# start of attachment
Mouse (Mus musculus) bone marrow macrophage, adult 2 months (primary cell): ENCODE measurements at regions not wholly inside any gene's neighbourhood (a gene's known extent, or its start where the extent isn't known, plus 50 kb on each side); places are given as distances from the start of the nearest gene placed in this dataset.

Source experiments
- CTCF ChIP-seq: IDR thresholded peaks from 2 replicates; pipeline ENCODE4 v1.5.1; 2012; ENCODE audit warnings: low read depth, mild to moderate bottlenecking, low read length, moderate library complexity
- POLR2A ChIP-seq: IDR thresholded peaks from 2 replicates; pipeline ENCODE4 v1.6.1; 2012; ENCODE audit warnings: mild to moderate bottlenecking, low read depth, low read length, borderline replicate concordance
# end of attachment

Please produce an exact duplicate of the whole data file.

Mouse (Mus musculus) bone marrow macrophage, adult 2 months (primary cell): ENCODE measurements at regions not wholly inside any gene's neighbourhood (a gene's known extent, or its start where the extent isn't known, plus 50 kb on each side); places are given as distances from the start of the nearest gene placed in this dataset.

Source experiments
- CTCF ChIP-seq: IDR thresholded peaks from 2 replicates; pipeline ENCODE4 v1.5.1; 2012; ENCODE audit warnings: low read depth, mild to moderate bottlenecking, low read length, moderate library complexity
- POLR2A ChIP-seq: IDR thresholded peaks from 2 replicates; pipeline ENCODE4 v1.6.1; 2012; ENCODE audit warnings: mild to moderate bottlenecking, low read depth, low read length, borderline replicate concordance